Published on in Trisomy 21 Update
Clinicians from the Trisomy 21 Program at Children’s Hospital of Philadelphia (CHOP) joined thousands of families, advocates and educators from around the world at the National Down Syndrome Congress on July 20-23, 2017, in Sacramento, CA.
The annual convention offers an opportunity to learn about current Down syndrome research, share new tools to help individuals with Down syndrome, collaborate with other families and clinicians, and reconnect with old friends.
At this year’s convention:
- Parents learned from internationally known experts about what to expect during the lifespan of individuals with Down syndrome.
- Individuals with Down syndrome joined more than 300 friends from across the world to learn, share and become empowered to advocate for themselves.
- Siblings heard from professionals and each other about ways they could support their loved ones with Down syndrome.
CHOP clinicians presented two sessions at the NDSC conference — one offering a new perspective about the early development of children with Down syndrome, and the second about a new tool available to help older teens and young adults transition to adult healthcare.
The first three years
The presentation focused on three key topics related to the early development of children with Down syndrome:
- The therapeutic principles behind treatment of the young child with Down syndrome and how to promote proper progression of skills
- The interplay between gross and fine motor skills, visual motor skills and sensory processing skills and how they all impact the development of a child with Down syndrome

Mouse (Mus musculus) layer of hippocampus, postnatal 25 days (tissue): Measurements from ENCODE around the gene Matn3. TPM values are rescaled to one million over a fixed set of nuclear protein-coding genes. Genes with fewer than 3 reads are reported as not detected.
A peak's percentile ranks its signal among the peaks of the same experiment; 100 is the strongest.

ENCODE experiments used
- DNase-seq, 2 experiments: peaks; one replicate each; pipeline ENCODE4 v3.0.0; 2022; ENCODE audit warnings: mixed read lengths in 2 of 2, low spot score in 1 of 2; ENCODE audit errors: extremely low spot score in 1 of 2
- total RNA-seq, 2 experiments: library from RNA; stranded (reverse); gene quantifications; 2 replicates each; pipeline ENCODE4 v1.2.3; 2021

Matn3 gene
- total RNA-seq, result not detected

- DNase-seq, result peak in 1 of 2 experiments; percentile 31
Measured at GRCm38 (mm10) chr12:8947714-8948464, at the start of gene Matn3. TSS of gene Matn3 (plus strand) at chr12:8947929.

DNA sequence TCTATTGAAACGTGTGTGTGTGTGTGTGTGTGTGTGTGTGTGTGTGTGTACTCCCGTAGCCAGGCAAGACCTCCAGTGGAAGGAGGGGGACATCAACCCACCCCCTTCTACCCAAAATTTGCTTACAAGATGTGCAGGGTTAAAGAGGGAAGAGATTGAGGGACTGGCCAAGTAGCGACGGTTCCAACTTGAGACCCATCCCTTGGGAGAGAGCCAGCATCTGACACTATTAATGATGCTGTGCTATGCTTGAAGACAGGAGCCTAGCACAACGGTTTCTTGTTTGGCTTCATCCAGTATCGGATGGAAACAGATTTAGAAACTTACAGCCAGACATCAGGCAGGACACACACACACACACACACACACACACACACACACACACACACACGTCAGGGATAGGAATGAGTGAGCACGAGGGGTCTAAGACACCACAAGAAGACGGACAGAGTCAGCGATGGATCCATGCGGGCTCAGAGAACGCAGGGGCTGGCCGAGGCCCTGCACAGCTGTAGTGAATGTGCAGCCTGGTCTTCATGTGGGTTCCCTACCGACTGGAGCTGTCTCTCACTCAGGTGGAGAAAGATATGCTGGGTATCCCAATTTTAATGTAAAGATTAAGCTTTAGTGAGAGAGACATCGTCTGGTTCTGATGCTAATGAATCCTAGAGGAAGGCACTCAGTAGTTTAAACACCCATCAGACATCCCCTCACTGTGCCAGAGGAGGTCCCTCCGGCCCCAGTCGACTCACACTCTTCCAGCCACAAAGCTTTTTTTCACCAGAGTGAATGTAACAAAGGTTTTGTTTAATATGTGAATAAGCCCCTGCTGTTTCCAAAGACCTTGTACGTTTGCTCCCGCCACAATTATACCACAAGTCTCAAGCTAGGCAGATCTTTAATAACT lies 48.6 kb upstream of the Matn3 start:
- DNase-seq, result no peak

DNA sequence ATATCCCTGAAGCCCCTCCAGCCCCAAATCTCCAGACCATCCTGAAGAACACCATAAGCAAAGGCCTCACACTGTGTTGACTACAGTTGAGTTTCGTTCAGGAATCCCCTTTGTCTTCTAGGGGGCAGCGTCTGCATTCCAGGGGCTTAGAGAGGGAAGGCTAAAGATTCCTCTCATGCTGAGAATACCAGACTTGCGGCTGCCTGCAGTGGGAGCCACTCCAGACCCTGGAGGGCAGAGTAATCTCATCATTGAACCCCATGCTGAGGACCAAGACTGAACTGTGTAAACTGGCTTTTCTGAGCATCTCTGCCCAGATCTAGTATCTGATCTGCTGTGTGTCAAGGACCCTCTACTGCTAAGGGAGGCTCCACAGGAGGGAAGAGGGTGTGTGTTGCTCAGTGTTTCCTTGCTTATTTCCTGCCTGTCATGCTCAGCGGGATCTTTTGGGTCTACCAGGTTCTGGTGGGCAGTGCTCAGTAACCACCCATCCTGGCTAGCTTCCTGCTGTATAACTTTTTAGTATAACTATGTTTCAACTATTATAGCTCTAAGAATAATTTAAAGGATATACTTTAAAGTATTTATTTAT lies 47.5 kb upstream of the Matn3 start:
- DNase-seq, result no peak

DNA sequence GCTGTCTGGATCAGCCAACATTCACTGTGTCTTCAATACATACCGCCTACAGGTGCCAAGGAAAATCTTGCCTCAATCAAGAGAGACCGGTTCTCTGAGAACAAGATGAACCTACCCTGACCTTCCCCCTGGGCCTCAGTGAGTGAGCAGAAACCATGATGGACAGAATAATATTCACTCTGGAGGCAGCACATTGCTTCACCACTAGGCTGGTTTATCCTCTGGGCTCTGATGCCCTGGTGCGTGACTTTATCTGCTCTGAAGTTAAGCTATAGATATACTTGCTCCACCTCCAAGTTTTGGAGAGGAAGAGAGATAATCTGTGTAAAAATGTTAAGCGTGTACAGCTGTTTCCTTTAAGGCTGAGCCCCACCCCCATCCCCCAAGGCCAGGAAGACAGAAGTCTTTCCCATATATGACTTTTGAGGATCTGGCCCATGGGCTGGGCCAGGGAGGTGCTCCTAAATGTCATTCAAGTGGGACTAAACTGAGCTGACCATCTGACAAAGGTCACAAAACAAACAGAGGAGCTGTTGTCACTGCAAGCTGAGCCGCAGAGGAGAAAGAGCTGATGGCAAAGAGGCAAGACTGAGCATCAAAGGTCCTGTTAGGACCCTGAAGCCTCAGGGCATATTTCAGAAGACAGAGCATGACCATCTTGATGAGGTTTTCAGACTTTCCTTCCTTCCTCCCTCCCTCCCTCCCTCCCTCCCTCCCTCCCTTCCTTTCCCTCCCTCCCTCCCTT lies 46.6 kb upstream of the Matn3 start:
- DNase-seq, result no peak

- The proper equipment and other therapeutic interventions to be used with children with Down syndrome
Transition to adult medical care
Alyssa Siegel, MD, an attending physician with the Trisomy 21 Program, also conducted a session entitled, “Not a kid anymore: Preparing for the transition from pediatric to adult medical care.”
Transitioning from pediatric to adult healthcare presents specific challenges for teens with special needs and their parents. Bonds forged with long-standing pediatric providers will need to be established with unfamiliar, adult providers. Complete and accurate medical records will need to be transferred. Financial preparations will need to be made, and transportation resources secured. Plans for further education or employment must be made, and matters of sexuality discussed.
Dr. Siegel told convention attendees about the new Trisomy 21 Toolkit for Transitioning to Adult Medical Care developed at Children’s Hospital. The toolkit helps engage teens in the transition process and helps them become better advocates for themselves. It includes downloadable worksheets to help teens prepare for doctor’s visits, identify their goals and medical issues, as well as consider financial and legal issues.
A similar workshop was presented in May at the Canadian Down Syndrome Society Conference, held in Alberta, Canada.
Plans for next year
Make plans to join the 46th Annual NDSC Convention: July 12-15, 2018, at the Sheraton Dallas Hotel in Dallas, TX. Learn more.
Categories: Trisomy 21